- Low-Profile Casing: Low-profile casings lie flat against a wall or siding to prevent the warm air inside from escaping and the cold air outside from entering. They lend a finished look and connect the window to the home, but are more functional than decorative.
- High-Profile Casing: Selecting this window style affords you the most options; they can either surround the entire window or rest as a pediment above. High-profile casings usually come in one piece, and they offer the look of layered molding without requiring carpentry skills. This window type looks especially fitting on traditional and Victorian style homes.
- Modern Casing: In many new homes where glass takes the center stage, you’ll find modern casings—minimal and clean-lined moldings that blend in with the rest of the window instead of jutting out.
- Traditional Casing: These casings are simple and lay flat against the wall, similar to low-profile casings. They are well-suited to older homes, but may be made from a single layer of wood or composite material.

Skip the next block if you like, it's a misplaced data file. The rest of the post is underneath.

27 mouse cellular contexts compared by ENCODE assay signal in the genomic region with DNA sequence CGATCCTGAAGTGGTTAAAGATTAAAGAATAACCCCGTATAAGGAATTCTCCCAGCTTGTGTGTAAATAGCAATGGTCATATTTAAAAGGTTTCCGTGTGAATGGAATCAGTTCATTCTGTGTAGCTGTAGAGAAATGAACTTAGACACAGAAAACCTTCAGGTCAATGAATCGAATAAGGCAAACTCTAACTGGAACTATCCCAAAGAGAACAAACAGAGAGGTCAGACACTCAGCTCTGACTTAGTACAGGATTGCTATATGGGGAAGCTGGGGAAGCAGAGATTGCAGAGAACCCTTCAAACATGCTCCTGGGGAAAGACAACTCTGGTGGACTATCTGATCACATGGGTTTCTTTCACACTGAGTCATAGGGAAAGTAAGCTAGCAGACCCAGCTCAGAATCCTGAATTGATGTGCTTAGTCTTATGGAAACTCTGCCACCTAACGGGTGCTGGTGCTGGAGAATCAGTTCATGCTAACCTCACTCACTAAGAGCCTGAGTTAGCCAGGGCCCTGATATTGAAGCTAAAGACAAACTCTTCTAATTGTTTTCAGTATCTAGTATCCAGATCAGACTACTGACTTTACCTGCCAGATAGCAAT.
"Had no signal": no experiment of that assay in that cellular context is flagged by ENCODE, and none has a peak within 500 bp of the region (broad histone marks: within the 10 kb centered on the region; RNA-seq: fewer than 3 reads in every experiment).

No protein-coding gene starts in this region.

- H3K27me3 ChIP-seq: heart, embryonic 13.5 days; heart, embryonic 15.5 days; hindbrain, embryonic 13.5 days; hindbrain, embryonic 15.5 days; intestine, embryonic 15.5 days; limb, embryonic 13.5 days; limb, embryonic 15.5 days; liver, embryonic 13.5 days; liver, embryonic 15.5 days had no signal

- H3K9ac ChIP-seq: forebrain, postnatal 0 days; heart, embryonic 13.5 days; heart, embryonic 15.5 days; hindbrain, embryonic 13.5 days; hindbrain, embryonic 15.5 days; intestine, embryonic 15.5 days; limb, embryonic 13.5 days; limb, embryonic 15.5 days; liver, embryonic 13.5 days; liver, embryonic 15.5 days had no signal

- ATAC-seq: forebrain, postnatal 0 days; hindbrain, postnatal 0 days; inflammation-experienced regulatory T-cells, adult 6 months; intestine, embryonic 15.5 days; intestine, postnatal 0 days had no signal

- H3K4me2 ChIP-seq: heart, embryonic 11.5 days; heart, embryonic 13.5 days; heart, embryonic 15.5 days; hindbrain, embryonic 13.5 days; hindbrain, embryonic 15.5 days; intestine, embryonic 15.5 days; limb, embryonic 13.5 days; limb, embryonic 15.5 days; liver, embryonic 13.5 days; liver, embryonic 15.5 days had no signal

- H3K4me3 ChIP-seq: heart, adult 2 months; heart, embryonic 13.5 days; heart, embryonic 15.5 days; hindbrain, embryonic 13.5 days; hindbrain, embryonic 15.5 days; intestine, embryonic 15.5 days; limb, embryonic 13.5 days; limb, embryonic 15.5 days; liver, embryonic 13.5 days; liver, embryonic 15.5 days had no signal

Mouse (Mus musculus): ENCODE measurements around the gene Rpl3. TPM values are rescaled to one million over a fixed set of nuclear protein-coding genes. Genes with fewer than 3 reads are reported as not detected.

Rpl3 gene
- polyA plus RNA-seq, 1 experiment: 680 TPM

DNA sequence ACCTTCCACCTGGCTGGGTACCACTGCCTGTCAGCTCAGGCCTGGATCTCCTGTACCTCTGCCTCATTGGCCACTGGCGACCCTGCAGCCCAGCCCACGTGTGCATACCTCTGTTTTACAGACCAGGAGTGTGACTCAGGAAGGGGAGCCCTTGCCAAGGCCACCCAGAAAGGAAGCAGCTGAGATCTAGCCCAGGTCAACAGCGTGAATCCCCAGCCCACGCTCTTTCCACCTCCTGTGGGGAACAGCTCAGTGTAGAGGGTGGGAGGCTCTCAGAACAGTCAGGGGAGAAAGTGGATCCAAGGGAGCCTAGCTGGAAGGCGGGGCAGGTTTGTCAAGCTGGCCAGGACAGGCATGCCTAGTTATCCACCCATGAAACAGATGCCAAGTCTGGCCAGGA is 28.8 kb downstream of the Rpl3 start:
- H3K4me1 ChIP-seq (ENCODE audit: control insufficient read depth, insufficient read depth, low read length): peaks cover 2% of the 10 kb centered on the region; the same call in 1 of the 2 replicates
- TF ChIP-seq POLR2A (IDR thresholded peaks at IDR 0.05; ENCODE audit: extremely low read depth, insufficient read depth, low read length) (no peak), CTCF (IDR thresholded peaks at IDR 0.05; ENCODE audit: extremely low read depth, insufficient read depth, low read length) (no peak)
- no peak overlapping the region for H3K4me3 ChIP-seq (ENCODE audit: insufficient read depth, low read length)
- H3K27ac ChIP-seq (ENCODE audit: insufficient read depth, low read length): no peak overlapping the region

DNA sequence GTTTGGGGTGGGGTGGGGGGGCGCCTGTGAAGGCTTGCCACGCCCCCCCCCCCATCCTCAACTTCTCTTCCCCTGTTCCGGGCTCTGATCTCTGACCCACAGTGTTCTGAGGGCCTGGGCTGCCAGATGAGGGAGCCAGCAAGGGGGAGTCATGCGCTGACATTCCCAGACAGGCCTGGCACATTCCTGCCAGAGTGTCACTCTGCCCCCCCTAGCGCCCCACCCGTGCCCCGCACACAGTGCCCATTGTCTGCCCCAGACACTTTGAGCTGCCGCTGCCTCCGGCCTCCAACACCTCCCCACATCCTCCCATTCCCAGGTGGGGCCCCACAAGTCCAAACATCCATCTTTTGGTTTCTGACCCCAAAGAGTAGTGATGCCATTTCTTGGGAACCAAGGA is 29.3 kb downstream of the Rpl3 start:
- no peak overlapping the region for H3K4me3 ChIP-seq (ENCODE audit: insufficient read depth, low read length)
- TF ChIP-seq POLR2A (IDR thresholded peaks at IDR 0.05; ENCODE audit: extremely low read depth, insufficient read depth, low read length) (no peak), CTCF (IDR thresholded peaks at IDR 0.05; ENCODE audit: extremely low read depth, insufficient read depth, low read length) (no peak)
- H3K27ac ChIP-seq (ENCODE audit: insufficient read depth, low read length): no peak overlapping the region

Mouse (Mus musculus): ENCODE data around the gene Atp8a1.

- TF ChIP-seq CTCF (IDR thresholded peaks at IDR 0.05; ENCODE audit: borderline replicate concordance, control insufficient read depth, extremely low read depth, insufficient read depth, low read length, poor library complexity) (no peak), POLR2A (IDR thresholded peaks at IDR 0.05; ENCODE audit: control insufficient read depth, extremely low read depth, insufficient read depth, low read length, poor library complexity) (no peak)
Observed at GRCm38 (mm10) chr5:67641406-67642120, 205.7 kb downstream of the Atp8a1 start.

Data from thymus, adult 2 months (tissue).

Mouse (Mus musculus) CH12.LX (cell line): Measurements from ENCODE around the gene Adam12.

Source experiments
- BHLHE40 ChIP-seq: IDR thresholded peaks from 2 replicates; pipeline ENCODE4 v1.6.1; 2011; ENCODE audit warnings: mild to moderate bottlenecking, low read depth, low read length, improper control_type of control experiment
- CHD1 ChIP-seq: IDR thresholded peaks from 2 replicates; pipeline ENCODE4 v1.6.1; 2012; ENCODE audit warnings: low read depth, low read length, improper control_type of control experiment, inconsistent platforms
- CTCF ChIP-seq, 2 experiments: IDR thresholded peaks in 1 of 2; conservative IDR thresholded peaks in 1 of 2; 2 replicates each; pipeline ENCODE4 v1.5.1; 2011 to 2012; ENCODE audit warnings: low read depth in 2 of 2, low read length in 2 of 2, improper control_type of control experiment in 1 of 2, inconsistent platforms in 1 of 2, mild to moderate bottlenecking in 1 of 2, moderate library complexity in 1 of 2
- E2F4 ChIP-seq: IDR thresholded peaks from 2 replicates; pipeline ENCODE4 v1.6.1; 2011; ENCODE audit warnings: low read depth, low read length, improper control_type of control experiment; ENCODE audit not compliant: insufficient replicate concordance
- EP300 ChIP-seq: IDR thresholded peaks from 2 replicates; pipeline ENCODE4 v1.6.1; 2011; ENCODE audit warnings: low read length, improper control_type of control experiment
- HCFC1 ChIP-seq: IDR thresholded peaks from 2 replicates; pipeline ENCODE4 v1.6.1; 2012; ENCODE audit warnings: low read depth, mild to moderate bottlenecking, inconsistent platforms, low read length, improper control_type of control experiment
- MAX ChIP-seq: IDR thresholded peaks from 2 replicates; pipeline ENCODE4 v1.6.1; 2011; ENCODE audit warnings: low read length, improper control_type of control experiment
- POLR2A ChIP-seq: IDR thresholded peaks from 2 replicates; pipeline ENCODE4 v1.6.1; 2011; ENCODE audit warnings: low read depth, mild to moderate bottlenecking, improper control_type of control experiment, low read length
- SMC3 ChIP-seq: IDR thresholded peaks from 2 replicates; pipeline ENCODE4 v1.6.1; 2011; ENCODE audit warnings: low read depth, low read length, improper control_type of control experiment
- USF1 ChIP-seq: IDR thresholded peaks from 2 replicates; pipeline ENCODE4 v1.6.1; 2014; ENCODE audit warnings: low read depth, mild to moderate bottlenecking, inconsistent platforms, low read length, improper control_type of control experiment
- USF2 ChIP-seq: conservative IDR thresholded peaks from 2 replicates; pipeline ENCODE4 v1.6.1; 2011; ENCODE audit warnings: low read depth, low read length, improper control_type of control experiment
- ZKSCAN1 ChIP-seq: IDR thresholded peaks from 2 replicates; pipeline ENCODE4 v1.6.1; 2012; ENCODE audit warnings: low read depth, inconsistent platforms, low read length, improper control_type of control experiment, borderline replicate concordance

Tips for Choosing the Right Exterior Window Style for Your Home
There are plenty of window styles to choose from, but how do you decide which is best-suited to your home? It ultimately boils down to budget and preference, but keep the following in mind as you narrow down your options:
- Select Windows that Reflect Your Home’s Architectural Style: You want the overall look of your architecture to remain consistent, so make an effort to select window styles that match your home’s design. Window types can vary according to architecture, so keep the following in mind:
- Tudor architecture typically includes casement windows.
- Craftsman styles often include double-hung or casement windows.
- Coastal homes typically feature windows with many muntins or lights.